And without doubt the Labour Party has contributed to an anti-Socialist politics that has dampened dissent, questioning, and the free dissemination of Socialist ideas. It would be uncontroversial and indisputable to say that the Labour Party has done more damage to the Socialist movement over the last hundred years than the Liberals and the Tories put together.

In the period in which we live, most of the working class give their support to capitalist parties like the Labour Party because they fail to see clearly where their class interests lie. They see the Labour Party as a means to improve their lives, and other capitalist political parties as an alternative when Labour fails, as it must fail, to deliver its promises. Many workers cling to the absurd belief that it is better to have a Labour Party in power than a Tory one. Most workers accept the class system and believe in a British nation, which binds the interests of workers and employers together despite periodic differences. Over the last century it has only been a small minority within the working class that have taken part in revolutionary Socialist politics: The SPGB. Without the support of the working class and trade unions the Labour Party would cease to exist. Labour exists as a political organisation only thanks to the workers' lack of class awareness. And this support is contingent on workers believing that capitalism can be reformed to work in their interests.

Capitalism can't be reformed in this way. However, it is a slow and painful process of realisation. Nevertheless, a critical assessment of the Labour Party from a Socialist perspective will no doubt help in this process.

For what workers generally lack is the historical perspective in which the class struggle unfolds from one generation to the next. A history, a Marxist history, which locates the Labour Party within the political class struggle, cannot but demonstrate the anti-working class nature of the Labour Party, particularly when in government, and the inability of politicians to make capitalism operate in the interest of all society.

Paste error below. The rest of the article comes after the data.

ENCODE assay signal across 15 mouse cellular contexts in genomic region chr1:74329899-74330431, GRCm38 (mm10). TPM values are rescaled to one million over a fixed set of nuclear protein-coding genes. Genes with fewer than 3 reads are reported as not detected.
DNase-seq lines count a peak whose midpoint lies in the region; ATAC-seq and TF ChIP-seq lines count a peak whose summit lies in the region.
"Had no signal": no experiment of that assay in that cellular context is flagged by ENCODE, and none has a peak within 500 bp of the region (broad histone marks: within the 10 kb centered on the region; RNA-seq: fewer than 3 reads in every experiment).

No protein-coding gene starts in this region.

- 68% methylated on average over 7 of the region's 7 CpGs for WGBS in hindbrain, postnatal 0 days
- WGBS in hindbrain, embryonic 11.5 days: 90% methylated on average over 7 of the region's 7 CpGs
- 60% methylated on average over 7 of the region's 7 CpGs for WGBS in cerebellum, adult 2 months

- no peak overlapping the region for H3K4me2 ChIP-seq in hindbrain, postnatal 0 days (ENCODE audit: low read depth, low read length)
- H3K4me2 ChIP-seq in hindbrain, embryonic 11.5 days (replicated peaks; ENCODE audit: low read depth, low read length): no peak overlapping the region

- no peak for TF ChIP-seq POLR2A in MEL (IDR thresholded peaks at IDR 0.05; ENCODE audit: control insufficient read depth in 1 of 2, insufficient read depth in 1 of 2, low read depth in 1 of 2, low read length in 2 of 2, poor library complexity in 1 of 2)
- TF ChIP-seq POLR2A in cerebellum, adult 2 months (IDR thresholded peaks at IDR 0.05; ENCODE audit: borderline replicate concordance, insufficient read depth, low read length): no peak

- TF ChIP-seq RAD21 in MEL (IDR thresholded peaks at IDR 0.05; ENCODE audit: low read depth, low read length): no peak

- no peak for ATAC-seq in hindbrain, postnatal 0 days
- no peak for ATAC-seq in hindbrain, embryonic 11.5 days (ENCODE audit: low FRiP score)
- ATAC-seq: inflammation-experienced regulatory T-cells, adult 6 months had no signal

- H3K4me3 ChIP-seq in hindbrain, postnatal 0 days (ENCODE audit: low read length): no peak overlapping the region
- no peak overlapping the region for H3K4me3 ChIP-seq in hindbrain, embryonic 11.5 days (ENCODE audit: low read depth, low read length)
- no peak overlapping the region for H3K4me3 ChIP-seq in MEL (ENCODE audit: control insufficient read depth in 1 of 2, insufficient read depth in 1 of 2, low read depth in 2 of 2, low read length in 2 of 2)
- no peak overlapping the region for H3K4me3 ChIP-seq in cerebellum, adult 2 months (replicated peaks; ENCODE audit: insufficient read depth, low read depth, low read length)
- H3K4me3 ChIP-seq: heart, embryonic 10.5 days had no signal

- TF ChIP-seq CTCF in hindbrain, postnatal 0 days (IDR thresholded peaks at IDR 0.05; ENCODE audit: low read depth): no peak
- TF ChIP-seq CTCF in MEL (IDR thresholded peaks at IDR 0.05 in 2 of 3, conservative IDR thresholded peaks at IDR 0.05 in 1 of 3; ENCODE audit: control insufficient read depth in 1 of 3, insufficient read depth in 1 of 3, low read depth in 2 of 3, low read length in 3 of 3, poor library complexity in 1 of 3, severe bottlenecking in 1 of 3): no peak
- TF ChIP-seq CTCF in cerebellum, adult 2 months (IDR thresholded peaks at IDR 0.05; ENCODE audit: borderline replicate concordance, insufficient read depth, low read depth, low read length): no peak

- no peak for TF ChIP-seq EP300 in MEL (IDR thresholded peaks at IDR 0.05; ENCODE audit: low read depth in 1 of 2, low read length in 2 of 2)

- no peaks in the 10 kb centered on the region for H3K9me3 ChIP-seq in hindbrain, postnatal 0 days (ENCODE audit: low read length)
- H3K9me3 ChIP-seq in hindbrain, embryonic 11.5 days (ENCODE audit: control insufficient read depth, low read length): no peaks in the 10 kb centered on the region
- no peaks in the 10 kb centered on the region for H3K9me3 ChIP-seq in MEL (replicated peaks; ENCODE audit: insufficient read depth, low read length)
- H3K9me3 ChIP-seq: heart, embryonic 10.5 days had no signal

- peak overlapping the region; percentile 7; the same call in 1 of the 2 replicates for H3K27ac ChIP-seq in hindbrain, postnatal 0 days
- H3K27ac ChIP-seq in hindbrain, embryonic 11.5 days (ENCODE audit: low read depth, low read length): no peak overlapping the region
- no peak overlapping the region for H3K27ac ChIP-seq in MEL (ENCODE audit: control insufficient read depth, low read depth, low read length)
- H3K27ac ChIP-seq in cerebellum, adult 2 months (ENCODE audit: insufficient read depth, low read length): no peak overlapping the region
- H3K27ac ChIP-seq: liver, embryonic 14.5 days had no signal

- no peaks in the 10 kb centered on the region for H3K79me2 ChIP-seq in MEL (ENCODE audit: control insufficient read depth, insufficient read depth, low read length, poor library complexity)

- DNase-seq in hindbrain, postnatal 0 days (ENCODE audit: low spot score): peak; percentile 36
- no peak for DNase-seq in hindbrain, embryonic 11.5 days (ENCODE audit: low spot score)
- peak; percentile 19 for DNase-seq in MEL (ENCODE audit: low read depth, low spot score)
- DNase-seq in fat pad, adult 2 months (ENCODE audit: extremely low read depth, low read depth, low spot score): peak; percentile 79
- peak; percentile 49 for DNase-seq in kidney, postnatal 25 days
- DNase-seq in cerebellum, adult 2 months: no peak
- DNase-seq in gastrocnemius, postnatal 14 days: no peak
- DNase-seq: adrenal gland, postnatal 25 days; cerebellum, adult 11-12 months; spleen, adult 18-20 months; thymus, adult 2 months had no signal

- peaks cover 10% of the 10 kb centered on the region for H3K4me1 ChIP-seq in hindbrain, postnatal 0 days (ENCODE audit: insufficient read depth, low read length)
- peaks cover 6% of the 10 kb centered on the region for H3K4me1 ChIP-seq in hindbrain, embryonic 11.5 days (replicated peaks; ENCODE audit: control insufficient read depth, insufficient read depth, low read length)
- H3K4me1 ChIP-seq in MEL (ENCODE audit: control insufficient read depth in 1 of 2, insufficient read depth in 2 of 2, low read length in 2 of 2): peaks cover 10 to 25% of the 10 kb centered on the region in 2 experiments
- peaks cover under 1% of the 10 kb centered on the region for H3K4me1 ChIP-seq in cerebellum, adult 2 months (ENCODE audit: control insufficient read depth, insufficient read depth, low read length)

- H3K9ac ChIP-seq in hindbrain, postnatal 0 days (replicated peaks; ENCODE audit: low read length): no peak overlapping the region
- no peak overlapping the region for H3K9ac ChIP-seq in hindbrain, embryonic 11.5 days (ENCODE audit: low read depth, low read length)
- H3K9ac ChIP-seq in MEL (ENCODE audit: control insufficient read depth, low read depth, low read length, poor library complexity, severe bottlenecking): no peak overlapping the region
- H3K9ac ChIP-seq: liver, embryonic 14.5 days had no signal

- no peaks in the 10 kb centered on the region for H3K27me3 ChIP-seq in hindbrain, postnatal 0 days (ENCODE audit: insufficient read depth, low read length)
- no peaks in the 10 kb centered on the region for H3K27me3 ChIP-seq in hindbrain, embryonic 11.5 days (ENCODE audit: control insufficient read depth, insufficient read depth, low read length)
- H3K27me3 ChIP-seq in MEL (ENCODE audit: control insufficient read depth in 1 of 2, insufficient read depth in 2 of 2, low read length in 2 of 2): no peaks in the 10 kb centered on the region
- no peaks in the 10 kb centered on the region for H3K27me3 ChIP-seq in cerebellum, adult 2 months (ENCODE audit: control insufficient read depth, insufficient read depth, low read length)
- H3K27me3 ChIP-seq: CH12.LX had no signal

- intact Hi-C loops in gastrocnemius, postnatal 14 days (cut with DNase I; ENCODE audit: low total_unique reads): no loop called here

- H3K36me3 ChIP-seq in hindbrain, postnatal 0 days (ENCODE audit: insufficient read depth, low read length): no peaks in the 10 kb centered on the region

Just as before, Labour politicians are dangling promises, pledges and plastic cards in front of us. "Things Can Only Get Better!" was a slogan used before, successfully. Now, years later, they are at it again, peddling the same line: "your family will be better off, your children will do better in school...", and so on.
As in other elections held under capitalism, Socialists are sceptical about the specious promises made by capitalist politicians when they appeal to the working class for our votes: it's all been done before. In an election leaflet, nearly a century ago, The SPGB pointed out, ironically, the contrast between the wage-slaves' abject economic status and the capitalists' dependence on working class political support:-

Fellow members of the working class!
At the present moment you... are being urgently reminded of a fact that you may be pardoned for having forgotten - you are of consequence; then you, who but yesterday were "hands", dependant, hirelings, articles of merchandise, are today dictators, history-makers, free men, you are the power in the State... Yesterday, those of you who were unemployed were whining wastrels, scum unemployable, treated as children on the one hand and dogs on the other. Today if you have votes - you are the bone and sinew of England's greatness. "You count

[THE MONUMENT by Robert Barltrop, 1975, pp45-6]

On Lord Sainsbury's £2.5m contribution to the Labour Party in 2004, it is worth recalling these lines by John Wolcot (1738-1819):-
Midas, they say, possessed the art of gold
Of turning whatsoe'er he touch'd to gold;
This modern statesmen can reverse with ease -
Touch them with gold, they'll turn to what you please

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The Bush-Blair Iraq War: Oil, Arms Deals and Lies

The invasion and occupation of Iraq has served as a spotlight, showing up the false propaganda of capitalist politicians who argued for the war, on such blatantly spurious pretexts. George W Bush and Tony Blair both asserted, over and over again, that Iraq definitely had Weapons of Mass Destruction (WMD). Now, in January 2005, even the US Iraq Survey Group has quietly been closed down, with nothing to show for its efforts.

Blair's statements ranged from the downright positive: "I have no doubt that they will find the clearest possible evidence of Saddam's weapons of mass destruction" (4 June 2003), to a craftily modified version: "I have absolutely no doubt at all that we will find evidence of weapons of mass destruction programmes" ( 8 July 2003), to a pass-the-buck, get-me-out-of-this, version - "I can only tell you I believed the intelligence we had at the time" (25 January 2004). Rory Bremner, John Bird and John Fortune,
YOU ARE HERE - A DOSSIER, 2004, pp66-7.